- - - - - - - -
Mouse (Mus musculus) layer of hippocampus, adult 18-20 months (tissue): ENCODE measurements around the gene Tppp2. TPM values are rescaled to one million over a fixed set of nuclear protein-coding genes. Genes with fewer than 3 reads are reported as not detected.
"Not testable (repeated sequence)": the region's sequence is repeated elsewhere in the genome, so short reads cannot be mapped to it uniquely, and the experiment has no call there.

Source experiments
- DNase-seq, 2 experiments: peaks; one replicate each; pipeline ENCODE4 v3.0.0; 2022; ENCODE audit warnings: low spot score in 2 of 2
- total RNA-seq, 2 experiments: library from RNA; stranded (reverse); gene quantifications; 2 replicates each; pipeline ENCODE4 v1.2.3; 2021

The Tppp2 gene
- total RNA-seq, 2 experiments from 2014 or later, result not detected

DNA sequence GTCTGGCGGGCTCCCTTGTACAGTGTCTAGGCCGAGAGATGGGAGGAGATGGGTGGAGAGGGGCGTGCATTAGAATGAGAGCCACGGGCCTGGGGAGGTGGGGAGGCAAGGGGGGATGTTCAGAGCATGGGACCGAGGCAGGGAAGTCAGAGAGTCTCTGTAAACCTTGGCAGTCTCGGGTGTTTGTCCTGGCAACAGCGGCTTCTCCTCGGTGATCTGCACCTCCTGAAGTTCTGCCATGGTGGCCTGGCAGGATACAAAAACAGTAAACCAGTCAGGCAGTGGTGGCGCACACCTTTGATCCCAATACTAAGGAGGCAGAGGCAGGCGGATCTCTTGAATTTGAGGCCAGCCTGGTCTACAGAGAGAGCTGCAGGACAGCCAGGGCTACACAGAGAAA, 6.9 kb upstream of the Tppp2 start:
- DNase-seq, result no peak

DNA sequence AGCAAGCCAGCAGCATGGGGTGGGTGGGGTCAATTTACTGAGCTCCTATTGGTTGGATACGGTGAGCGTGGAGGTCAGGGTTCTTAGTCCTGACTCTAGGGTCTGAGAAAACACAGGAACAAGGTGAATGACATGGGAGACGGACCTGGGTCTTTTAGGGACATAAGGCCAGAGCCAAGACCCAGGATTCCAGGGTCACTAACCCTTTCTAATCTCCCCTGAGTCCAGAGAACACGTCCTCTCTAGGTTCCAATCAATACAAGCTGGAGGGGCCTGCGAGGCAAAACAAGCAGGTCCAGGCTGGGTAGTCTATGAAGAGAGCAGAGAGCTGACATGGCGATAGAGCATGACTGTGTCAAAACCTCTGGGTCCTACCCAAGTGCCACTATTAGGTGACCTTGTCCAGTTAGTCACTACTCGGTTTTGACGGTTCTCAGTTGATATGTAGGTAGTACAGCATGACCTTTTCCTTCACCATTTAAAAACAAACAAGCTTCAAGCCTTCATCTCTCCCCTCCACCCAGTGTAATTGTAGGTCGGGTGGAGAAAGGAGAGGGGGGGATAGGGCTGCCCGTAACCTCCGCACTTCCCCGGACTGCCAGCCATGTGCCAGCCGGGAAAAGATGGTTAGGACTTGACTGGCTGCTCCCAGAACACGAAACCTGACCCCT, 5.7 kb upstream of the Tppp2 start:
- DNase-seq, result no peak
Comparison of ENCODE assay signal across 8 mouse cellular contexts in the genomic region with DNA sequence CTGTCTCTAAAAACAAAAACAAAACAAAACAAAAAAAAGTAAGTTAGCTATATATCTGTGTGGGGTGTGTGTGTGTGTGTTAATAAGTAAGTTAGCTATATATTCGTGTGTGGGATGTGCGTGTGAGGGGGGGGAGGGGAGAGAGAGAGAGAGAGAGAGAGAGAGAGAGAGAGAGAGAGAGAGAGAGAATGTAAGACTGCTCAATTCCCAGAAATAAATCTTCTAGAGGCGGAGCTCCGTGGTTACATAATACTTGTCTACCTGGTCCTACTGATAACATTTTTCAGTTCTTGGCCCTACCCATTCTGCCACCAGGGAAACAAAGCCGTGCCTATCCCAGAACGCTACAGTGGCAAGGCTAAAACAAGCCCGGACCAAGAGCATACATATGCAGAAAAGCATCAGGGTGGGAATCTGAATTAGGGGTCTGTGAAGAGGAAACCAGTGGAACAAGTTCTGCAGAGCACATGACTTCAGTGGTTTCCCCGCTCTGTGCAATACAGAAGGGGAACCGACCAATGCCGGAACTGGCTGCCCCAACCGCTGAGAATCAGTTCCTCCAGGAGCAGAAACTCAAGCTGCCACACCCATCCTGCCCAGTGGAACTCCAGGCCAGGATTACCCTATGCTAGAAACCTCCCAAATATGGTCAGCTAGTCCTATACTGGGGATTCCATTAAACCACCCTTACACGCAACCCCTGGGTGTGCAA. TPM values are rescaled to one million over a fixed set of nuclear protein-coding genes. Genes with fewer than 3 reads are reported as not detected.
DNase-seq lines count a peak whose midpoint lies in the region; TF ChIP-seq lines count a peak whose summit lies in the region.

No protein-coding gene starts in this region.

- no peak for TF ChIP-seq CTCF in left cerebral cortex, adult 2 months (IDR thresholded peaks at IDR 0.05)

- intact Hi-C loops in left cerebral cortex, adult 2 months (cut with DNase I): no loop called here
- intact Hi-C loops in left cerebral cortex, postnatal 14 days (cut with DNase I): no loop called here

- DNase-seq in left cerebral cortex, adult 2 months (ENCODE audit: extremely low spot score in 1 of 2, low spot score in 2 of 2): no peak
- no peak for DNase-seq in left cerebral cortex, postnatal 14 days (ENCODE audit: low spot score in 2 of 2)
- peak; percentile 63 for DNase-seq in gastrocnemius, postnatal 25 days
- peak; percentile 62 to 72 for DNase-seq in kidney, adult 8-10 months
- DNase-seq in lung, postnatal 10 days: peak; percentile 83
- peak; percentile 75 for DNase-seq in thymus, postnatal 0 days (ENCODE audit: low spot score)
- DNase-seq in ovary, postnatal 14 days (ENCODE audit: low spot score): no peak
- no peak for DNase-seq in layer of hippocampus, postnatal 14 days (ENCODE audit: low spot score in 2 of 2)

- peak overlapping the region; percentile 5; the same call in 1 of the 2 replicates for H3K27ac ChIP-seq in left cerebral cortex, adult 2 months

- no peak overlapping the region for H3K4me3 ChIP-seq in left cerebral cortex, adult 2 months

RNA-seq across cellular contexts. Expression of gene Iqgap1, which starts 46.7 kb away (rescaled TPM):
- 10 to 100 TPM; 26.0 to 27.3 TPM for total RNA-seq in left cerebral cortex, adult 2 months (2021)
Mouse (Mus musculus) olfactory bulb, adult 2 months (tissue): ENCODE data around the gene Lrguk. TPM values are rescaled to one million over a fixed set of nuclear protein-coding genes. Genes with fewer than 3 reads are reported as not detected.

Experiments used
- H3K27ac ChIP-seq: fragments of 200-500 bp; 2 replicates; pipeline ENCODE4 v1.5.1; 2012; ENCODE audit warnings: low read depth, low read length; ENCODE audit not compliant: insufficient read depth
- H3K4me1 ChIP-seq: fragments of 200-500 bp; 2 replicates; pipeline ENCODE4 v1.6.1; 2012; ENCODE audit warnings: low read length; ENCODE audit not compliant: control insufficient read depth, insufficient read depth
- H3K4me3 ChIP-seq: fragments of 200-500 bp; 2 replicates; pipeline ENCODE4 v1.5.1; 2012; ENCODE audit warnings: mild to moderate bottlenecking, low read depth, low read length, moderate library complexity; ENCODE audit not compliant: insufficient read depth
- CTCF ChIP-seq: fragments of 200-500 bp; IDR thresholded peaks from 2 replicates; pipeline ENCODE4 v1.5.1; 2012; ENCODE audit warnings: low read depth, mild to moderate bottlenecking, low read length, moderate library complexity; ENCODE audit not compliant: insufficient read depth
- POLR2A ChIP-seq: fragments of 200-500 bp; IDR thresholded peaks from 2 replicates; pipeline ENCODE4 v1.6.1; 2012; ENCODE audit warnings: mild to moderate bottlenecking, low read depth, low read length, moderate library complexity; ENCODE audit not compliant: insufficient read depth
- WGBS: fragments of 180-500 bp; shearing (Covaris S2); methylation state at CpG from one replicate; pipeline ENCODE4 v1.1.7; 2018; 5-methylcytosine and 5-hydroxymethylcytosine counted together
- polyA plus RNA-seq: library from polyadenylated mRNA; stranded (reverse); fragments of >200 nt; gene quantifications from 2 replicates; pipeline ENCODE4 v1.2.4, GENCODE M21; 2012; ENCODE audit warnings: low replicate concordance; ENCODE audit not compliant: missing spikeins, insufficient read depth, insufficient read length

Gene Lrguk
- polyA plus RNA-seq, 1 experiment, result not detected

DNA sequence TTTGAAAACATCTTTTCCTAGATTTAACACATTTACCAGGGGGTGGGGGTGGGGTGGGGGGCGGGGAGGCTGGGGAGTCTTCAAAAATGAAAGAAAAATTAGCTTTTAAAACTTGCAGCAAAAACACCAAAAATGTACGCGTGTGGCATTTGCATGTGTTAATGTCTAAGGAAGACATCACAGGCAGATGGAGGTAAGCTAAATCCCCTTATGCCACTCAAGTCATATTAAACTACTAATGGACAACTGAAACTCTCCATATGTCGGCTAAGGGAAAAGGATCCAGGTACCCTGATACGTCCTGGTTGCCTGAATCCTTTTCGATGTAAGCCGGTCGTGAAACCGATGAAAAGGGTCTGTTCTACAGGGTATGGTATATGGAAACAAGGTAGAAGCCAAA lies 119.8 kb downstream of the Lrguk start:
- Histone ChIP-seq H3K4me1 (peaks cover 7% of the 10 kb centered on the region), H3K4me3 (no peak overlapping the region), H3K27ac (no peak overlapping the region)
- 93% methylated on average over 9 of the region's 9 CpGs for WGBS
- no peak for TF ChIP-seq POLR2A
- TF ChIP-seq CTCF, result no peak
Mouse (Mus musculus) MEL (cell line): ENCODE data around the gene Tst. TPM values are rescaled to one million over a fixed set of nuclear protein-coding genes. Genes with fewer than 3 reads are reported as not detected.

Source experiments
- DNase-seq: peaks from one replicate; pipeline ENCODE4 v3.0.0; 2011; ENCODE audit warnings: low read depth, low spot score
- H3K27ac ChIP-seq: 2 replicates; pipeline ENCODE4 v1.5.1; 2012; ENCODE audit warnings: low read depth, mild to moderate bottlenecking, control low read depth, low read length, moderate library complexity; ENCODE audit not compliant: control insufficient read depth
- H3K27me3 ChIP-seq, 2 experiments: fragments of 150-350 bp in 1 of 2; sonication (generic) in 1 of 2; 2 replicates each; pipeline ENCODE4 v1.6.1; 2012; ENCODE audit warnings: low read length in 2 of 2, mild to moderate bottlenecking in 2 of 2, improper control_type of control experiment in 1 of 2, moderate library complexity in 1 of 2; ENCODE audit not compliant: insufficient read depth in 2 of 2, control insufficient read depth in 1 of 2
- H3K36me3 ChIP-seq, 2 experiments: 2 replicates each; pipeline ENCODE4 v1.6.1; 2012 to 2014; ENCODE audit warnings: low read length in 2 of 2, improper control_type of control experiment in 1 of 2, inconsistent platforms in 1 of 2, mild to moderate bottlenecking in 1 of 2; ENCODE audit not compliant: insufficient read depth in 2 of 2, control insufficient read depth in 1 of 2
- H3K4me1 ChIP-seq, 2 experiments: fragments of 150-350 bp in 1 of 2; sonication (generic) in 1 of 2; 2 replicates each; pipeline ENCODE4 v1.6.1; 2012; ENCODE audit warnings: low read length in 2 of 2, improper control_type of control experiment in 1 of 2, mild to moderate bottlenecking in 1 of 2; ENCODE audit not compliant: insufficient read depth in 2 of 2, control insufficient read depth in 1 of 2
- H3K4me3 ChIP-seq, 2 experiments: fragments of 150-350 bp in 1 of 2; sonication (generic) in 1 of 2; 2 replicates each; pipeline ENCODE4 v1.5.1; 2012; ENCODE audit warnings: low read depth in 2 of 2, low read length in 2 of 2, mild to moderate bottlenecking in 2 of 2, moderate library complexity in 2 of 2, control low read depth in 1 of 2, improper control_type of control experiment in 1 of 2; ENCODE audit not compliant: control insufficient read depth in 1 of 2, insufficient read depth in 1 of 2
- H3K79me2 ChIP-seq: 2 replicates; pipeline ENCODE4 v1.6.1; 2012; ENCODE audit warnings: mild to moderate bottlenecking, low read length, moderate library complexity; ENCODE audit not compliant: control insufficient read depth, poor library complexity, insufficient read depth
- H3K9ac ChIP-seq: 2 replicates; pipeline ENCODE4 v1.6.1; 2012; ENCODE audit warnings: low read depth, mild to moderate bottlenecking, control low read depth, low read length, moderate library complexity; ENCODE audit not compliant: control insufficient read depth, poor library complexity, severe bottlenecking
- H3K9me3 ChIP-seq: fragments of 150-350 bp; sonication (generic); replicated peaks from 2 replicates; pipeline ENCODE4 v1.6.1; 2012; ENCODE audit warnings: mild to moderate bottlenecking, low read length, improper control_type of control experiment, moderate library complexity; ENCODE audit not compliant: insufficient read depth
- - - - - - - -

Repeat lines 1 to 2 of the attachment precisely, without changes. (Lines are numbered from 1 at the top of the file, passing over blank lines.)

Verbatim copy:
Mouse (Mus musculus) layer of hippocampus, adult 18-20 months (tissue): ENCODE measurements around the gene Tppp2. TPM values are rescaled to one million over a fixed set of nuclear protein-coding genes. Genes with fewer than 3 reads are reported as not detected.
"Not testable (repeated sequence)": the region's sequence is repeated elsewhere in the genome, so short reads cannot be mapped to it uniquely, and the experiment has no call there.